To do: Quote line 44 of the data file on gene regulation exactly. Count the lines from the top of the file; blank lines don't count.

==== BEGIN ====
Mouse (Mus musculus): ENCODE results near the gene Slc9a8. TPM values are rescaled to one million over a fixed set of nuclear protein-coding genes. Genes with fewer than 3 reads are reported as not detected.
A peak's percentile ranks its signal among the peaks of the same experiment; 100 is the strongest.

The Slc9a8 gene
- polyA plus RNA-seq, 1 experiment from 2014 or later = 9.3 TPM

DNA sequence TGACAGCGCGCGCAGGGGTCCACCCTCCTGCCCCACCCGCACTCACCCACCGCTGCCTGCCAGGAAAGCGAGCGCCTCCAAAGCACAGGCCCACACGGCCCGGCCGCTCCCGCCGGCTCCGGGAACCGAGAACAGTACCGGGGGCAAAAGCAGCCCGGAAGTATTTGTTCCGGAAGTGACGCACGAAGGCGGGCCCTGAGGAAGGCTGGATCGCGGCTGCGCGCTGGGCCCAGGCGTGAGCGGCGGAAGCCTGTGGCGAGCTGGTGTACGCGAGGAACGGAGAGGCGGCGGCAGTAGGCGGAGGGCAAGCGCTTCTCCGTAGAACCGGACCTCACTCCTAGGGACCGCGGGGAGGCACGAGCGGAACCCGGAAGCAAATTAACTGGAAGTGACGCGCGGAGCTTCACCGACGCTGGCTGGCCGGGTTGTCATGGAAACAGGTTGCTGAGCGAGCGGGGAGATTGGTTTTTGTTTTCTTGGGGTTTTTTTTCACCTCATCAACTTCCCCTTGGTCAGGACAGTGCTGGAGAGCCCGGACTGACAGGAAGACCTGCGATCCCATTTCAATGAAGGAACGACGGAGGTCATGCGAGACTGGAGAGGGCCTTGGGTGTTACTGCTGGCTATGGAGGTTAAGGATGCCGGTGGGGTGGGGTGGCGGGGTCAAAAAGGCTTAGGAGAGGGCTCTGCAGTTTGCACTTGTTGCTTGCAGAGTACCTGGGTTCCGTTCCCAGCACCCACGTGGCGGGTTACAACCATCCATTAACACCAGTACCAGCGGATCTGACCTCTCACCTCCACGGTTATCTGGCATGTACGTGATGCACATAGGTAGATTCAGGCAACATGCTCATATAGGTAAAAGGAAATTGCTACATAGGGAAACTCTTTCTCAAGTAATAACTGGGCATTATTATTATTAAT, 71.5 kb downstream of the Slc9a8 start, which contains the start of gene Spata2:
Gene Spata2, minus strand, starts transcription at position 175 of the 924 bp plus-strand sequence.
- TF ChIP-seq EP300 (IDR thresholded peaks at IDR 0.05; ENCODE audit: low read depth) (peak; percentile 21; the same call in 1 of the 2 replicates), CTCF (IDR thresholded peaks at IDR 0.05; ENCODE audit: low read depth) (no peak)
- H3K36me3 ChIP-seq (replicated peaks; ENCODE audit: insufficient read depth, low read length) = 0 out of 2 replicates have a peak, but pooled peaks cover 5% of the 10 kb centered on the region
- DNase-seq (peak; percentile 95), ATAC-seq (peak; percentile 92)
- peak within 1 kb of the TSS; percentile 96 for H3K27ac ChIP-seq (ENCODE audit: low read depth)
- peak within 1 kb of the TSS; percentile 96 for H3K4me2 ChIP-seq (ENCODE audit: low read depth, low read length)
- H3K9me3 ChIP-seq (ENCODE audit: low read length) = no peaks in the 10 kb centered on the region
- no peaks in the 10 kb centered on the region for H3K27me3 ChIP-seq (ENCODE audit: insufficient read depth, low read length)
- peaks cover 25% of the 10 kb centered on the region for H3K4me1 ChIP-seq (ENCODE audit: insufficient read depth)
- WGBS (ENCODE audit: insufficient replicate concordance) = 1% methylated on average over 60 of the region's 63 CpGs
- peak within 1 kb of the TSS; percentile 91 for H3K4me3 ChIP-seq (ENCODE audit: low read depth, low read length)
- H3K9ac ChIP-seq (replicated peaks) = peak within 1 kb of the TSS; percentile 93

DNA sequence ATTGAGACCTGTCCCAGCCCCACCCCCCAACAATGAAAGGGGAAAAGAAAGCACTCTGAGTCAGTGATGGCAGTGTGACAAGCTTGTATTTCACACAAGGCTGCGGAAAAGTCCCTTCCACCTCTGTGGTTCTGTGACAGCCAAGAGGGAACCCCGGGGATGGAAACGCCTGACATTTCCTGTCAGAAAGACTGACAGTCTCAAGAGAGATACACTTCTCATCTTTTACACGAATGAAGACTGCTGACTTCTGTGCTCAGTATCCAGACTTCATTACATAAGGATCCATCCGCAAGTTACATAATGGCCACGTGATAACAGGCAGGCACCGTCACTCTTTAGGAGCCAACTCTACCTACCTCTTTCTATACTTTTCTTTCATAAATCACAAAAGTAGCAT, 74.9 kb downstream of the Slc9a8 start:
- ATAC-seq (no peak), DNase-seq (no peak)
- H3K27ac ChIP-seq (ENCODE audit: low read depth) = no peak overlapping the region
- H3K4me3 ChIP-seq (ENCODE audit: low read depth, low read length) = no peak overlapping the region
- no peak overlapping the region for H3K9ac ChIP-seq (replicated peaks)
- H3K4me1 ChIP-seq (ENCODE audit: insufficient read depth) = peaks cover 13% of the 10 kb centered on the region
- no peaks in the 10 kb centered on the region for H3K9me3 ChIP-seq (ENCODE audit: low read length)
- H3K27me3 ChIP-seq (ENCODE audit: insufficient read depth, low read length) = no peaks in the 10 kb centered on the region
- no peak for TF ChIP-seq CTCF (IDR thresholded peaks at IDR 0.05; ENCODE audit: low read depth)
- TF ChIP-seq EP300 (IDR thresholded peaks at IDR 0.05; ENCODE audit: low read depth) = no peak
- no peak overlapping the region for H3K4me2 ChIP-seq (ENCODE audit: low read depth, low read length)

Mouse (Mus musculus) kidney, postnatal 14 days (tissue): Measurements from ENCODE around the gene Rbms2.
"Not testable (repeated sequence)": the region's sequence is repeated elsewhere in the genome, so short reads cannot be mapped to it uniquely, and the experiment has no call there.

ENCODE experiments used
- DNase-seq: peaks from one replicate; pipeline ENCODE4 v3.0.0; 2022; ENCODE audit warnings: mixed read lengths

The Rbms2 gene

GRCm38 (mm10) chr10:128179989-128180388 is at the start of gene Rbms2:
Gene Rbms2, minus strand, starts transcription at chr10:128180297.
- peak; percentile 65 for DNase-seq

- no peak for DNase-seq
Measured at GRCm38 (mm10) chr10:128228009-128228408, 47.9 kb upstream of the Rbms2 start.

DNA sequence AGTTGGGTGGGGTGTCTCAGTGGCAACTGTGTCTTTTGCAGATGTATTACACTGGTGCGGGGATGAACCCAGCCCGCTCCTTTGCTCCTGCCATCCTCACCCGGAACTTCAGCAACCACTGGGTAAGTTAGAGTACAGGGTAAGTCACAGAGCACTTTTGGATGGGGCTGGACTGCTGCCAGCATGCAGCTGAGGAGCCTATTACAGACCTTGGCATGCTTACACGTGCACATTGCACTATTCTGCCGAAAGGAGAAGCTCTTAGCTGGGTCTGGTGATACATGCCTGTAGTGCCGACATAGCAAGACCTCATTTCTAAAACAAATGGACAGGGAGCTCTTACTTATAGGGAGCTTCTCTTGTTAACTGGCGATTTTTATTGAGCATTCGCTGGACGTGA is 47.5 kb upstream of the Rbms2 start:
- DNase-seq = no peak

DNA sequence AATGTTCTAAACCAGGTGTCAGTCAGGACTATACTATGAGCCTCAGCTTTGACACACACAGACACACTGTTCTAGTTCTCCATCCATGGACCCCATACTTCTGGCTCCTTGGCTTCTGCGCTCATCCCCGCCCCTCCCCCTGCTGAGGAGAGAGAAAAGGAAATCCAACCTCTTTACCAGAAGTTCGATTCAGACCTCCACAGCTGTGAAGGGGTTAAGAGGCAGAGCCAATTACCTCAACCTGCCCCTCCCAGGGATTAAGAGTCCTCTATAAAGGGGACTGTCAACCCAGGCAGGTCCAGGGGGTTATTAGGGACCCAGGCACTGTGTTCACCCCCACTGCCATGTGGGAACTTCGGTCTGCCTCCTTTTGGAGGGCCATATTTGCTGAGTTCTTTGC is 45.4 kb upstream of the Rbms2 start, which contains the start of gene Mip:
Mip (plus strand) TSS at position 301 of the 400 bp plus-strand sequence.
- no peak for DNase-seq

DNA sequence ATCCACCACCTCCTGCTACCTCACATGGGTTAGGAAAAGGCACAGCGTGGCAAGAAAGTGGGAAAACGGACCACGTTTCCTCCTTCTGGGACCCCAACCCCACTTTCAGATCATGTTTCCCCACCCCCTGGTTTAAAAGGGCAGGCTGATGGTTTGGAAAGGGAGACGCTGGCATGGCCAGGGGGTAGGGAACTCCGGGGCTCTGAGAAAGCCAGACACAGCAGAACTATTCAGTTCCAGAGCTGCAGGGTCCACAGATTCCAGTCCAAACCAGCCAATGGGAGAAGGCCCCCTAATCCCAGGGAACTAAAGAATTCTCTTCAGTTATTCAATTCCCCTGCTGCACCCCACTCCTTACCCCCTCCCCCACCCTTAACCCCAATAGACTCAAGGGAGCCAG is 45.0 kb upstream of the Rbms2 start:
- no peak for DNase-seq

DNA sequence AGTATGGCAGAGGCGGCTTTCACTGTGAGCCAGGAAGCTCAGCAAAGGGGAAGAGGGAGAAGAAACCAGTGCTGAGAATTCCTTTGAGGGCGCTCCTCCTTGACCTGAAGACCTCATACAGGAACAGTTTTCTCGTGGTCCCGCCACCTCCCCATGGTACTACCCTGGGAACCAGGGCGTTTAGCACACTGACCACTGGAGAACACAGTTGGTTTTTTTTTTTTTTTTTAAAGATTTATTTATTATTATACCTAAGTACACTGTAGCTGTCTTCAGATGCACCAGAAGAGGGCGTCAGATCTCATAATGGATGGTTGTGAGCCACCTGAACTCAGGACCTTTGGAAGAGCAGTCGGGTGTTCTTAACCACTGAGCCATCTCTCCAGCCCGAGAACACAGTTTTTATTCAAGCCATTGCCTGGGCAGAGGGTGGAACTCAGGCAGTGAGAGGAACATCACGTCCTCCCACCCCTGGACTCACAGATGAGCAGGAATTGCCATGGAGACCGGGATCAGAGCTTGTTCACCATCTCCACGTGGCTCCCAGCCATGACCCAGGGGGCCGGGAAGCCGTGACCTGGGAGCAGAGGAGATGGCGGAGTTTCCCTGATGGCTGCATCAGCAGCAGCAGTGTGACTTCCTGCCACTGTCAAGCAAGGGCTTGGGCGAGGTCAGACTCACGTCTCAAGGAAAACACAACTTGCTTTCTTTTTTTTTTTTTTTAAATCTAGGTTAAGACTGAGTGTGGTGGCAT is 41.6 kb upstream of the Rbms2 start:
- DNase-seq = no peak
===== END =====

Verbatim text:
DNA sequence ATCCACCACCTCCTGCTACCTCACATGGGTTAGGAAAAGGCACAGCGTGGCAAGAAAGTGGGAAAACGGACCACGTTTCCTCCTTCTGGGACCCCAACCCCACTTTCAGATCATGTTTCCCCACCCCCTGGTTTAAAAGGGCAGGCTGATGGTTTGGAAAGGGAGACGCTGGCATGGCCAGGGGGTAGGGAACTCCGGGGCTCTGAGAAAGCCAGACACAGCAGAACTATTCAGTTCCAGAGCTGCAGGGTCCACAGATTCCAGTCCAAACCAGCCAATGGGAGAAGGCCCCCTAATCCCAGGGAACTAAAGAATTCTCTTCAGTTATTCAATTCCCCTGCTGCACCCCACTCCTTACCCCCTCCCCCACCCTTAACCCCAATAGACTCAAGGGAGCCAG is 45.0 kb upstream of the Rbms2 start: